Franks(redirected from Frakkland)
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Franks,group of Germanic tribes. By the 3d cent. A.D., they were settled along the lower and middle Rhine. The two major divisions were the Salian Franks in the north and the Ripuarian Franks in the south. The two groups expanded independently, although they sometimes united against a common enemy. The Salian Franks became allies of the Roman Empire late in the 4th cent. In the following century they moved southward into Gaul, and under their leader Clovis IClovis I
, c.466–511, Frankish king (481–511), son of Childeric I and founder of the Merovingian monarchy. Originally little more than a tribal chieftain, he became sole leader of the Salian Franks by force of perseverance and by murdering a number of relatives.
..... Click the link for more information. they overthrew (486) the Romans. Clovis permanently united the Salian and Ripuarian Franks, accepted Roman Catholicism, and founded the Frankish empire. By the conquest of the First Kingdom of BurgundyBurgundy
, Fr. Bourgogne , historic region, E France. The name once applied to a large area embracing several kingdoms, a free county (see Franche-Comté), and a duchy.
..... Click the link for more information. , of BavariaBavaria
, Ger. Bayern, state (1994 pop. 11,600,000), 27,239 sq mi (70,549 sq km), S Germany. Munich is the capital. The largest state of Germany, Bavaria is bordered by the Czech Republic on the east, by Austria on the southeast and south, by Baden-Württemberg on the
..... Click the link for more information. , of the territories of the AlemanniAlemanni
, Germanic tribe, a splinter group of the Suebi (see Germans). The Alemanni may have been a confederation of smaller tribes. First mentioned (A.D. 213) as unsuccessfully assaulting the Romans between the Elbe and the Danube, they later settled (3d cent.) in upper Italy.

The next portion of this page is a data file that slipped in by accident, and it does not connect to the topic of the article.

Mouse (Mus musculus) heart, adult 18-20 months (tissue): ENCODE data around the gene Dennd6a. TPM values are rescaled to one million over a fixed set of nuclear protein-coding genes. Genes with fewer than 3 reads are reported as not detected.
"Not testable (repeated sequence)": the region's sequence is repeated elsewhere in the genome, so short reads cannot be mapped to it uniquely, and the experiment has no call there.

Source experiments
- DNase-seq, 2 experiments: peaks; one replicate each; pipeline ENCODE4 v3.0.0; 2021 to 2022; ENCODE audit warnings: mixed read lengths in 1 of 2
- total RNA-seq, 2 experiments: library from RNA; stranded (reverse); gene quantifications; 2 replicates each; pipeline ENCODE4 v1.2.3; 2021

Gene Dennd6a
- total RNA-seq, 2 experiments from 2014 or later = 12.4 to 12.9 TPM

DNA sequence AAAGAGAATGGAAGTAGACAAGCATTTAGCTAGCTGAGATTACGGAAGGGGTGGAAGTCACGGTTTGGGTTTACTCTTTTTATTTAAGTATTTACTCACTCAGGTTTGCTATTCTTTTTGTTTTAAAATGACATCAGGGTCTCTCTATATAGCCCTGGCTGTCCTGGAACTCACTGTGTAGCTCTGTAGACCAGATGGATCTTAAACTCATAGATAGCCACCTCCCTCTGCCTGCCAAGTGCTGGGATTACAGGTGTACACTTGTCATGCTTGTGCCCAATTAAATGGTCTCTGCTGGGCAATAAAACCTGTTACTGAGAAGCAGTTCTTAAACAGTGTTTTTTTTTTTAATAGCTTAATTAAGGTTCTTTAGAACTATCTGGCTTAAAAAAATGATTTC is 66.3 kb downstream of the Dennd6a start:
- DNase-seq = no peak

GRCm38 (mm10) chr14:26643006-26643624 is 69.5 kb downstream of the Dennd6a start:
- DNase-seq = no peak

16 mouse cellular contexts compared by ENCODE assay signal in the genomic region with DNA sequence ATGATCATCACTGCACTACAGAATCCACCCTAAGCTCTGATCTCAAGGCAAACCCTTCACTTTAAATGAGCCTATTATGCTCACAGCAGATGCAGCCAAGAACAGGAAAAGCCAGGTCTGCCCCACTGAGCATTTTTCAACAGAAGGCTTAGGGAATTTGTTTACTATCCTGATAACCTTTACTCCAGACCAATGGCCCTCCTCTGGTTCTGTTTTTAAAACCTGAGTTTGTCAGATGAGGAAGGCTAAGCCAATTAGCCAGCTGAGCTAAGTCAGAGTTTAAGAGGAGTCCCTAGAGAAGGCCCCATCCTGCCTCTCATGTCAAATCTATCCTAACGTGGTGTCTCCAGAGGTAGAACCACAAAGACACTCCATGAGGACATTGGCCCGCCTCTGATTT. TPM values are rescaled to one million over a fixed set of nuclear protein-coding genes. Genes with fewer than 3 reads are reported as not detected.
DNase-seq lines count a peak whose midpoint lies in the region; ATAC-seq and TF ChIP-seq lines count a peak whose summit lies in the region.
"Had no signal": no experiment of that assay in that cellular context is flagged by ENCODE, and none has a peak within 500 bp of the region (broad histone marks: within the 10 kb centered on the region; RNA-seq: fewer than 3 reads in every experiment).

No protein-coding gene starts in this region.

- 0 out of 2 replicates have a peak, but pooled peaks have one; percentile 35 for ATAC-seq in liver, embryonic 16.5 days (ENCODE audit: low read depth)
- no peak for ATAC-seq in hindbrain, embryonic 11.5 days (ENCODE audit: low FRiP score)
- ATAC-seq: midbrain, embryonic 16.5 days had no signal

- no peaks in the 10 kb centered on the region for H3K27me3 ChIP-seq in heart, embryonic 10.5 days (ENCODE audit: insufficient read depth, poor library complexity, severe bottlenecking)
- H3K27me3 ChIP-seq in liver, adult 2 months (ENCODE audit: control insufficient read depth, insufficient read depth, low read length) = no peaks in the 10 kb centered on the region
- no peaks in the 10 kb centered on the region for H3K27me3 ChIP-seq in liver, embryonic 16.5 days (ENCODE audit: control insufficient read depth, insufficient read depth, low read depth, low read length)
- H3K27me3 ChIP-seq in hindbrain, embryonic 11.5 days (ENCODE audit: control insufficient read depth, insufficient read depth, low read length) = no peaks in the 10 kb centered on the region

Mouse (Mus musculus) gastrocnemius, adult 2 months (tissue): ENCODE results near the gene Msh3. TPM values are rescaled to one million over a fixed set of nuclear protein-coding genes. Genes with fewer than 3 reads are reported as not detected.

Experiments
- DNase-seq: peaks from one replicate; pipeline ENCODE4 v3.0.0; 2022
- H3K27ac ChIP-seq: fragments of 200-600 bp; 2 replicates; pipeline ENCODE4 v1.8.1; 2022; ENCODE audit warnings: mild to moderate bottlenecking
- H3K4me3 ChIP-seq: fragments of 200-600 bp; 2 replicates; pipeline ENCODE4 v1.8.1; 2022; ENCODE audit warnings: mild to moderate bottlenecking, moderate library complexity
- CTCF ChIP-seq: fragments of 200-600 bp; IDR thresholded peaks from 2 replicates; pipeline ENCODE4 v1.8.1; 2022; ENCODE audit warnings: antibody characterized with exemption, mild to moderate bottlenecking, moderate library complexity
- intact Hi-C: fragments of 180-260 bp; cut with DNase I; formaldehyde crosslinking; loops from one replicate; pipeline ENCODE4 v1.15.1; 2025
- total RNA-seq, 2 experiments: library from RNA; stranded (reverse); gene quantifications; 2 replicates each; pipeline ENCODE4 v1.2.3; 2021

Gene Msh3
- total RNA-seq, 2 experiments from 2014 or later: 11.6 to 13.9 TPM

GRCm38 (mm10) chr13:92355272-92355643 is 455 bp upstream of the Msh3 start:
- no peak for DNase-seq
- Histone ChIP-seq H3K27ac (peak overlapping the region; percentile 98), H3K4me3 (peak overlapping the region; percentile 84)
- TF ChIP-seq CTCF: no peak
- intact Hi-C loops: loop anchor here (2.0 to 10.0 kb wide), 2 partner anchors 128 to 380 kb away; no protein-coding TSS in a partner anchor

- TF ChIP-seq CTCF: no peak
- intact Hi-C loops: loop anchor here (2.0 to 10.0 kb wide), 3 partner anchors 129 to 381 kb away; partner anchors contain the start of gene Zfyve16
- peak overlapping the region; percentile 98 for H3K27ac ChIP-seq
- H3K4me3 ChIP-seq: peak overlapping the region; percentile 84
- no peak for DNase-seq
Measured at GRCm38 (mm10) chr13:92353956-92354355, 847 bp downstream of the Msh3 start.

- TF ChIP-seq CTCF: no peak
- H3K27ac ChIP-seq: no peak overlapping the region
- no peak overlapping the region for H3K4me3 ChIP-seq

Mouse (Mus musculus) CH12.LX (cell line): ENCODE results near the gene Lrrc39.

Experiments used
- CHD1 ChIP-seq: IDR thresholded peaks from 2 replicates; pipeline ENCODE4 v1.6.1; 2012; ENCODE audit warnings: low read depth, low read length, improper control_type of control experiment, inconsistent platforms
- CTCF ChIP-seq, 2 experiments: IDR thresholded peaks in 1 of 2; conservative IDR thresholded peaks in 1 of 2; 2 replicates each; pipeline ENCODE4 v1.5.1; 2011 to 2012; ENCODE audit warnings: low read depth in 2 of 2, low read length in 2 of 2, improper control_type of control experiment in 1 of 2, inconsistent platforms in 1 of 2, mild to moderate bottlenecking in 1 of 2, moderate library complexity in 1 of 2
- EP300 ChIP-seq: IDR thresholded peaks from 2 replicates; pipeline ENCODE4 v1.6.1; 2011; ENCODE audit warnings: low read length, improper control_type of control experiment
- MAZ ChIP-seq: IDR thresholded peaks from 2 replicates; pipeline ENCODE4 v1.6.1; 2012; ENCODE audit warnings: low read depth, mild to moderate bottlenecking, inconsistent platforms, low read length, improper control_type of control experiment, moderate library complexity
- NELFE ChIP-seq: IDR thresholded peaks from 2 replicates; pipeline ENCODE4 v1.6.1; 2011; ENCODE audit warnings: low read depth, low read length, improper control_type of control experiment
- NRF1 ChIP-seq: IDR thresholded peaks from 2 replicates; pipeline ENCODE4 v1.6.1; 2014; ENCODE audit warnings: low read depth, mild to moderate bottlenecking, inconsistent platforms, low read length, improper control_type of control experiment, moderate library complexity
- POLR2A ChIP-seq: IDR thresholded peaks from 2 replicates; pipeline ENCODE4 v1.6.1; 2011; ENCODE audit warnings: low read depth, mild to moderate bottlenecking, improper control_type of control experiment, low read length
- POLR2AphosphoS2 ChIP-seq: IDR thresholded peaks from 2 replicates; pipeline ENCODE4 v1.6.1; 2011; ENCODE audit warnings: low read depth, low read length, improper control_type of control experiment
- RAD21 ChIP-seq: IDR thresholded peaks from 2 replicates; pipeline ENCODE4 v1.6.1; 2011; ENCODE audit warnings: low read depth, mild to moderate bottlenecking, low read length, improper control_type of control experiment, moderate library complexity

..... Click the link for more information. , the Thuringians, and the Saxons, and of the kingdom of the LombardsLombards
, ancient Germanic people. By the 1st cent. A.D. the Lombards were settled along the lower Elbe. After obscure migrations they were allowed (547) by Byzantine Emperor Justinian I to settle in Pannonia and Noricum (modern Hungary and E Austria).
..... Click the link for more information. , the Frankish empire grew (6th–9th cent.) to include most of France, the Low Countries, Germany W of the Elbe, Austria, Switzerland, and N and central Italy. Under its first dynasty, the MerovingiansMerovingians,
dynasty of Frankish kings, descended, according to tradition, from Merovech, chief of the Salian Franks, whose son was Childeric I and whose grandson was Clovis I, the founder of the Frankish monarchy.
..... Click the link for more information. , the empire was, for most of the time, divided into several kingdoms, notably NeustriaNeustria
, western portion of the kingdom of the Franks in the 6th, 7th, and 8th cent., during the rule of the Merovingians. It comprised the Seine and Loire country and the region to the north; its principal towns were Soissons and Paris.
..... Click the link for more information. in the west, AustrasiaAustrasia
, northeastern portion of the Merovingian kingdom of the Franks in the 6th, 7th, and 8th cent., comprising, in general, parts of E France, W Germany, and the Netherlands, with its capital variously at Metz, Reims, and Soissons.
..... Click the link for more information. in the east, and Burgundy in the south. Internal warfare among the kingdoms was almost constant. In contrast to the high degree of political organization, commerce, and culture under the Romans, the Merovingians represented a barbaric civilization. Only the Church kept alive the remnants of Gallo-Roman culture. The height of Frankish development and power occurred under the CarolingiansCarolingians